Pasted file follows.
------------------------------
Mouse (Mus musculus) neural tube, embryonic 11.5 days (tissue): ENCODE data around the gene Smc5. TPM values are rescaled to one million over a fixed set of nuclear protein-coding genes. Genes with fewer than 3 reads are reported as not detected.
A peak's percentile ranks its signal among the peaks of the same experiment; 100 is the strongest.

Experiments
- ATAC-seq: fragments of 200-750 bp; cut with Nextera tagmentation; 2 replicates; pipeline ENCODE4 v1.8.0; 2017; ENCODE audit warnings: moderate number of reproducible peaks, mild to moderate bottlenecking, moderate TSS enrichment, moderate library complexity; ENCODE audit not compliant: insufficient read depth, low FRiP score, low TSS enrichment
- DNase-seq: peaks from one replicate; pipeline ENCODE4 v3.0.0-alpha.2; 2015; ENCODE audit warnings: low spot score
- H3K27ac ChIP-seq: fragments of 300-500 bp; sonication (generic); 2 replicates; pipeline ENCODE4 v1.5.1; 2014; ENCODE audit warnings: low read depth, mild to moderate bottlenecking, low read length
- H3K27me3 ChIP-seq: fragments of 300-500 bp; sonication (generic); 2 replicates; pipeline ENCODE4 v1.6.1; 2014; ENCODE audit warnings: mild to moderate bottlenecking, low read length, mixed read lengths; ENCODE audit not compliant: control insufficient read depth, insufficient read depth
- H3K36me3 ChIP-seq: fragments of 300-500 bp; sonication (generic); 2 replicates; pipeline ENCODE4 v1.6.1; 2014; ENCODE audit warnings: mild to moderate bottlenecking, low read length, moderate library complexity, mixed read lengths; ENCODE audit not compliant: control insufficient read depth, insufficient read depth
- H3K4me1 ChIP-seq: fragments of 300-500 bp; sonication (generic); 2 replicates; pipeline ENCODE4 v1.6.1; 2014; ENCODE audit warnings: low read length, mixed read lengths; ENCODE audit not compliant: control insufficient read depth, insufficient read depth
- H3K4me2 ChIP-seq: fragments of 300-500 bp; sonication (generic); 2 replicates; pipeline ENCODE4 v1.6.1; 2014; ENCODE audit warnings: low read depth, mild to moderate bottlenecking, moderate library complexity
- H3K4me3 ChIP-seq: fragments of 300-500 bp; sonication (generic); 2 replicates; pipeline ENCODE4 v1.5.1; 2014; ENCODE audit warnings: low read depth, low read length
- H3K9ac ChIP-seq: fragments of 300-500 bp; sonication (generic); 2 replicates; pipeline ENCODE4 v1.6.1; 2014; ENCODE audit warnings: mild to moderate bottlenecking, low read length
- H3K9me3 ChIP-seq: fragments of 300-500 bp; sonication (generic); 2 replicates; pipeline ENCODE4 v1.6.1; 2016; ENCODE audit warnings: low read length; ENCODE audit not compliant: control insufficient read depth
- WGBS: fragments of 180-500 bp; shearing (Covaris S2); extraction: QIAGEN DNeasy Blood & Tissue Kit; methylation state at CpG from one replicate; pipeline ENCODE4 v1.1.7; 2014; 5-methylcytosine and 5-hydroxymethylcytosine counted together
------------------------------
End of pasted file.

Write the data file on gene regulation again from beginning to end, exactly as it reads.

Mouse (Mus musculus) neural tube, embryonic 11.5 days (tissue): ENCODE data around the gene Smc5. TPM values are rescaled to one million over a fixed set of nuclear protein-coding genes. Genes with fewer than 3 reads are reported as not detected.
A peak's percentile ranks its signal among the peaks of the same experiment; 100 is the strongest.

Experiments
- ATAC-seq: fragments of 200-750 bp; cut with Nextera tagmentation; 2 replicates; pipeline ENCODE4 v1.8.0; 2017; ENCODE audit warnings: moderate number of reproducible peaks, mild to moderate bottlenecking, moderate TSS enrichment, moderate library complexity; ENCODE audit not compliant: insufficient read depth, low FRiP score, low TSS enrichment
- DNase-seq: peaks from one replicate; pipeline ENCODE4 v3.0.0-alpha.2; 2015; ENCODE audit warnings: low spot score
- H3K27ac ChIP-seq: fragments of 300-500 bp; sonication (generic); 2 replicates; pipeline ENCODE4 v1.5.1; 2014; ENCODE audit warnings: low read depth, mild to moderate bottlenecking, low read length
- H3K27me3 ChIP-seq: fragments of 300-500 bp; sonication (generic); 2 replicates; pipeline ENCODE4 v1.6.1; 2014; ENCODE audit warnings: mild to moderate bottlenecking, low read length, mixed read lengths; ENCODE audit not compliant: control insufficient read depth, insufficient read depth
- H3K36me3 ChIP-seq: fragments of 300-500 bp; sonication (generic); 2 replicates; pipeline ENCODE4 v1.6.1; 2014; ENCODE audit warnings: mild to moderate bottlenecking, low read length, moderate library complexity, mixed read lengths; ENCODE audit not compliant: control insufficient read depth, insufficient read depth
- H3K4me1 ChIP-seq: fragments of 300-500 bp; sonication (generic); 2 replicates; pipeline ENCODE4 v1.6.1; 2014; ENCODE audit warnings: low read length, mixed read lengths; ENCODE audit not compliant: control insufficient read depth, insufficient read depth
- H3K4me2 ChIP-seq: fragments of 300-500 bp; sonication (generic); 2 replicates; pipeline ENCODE4 v1.6.1; 2014; ENCODE audit warnings: low read depth, mild to moderate bottlenecking, moderate library complexity
- H3K4me3 ChIP-seq: fragments of 300-500 bp; sonication (generic); 2 replicates; pipeline ENCODE4 v1.5.1; 2014; ENCODE audit warnings: low read depth, low read length
- H3K9ac ChIP-seq: fragments of 300-500 bp; sonication (generic); 2 replicates; pipeline ENCODE4 v1.6.1; 2014; ENCODE audit warnings: mild to moderate bottlenecking, low read length
- H3K9me3 ChIP-seq: fragments of 300-500 bp; sonication (generic); 2 replicates; pipeline ENCODE4 v1.6.1; 2016; ENCODE audit warnings: low read length; ENCODE audit not compliant: control insufficient read depth
- WGBS: fragments of 180-500 bp; shearing (Covaris S2); extraction: QIAGEN DNeasy Blood & Tissue Kit; methylation state at CpG from one replicate; pipeline ENCODE4 v1.1.7; 2014; 5-methylcytosine and 5-hydroxymethylcytosine counted together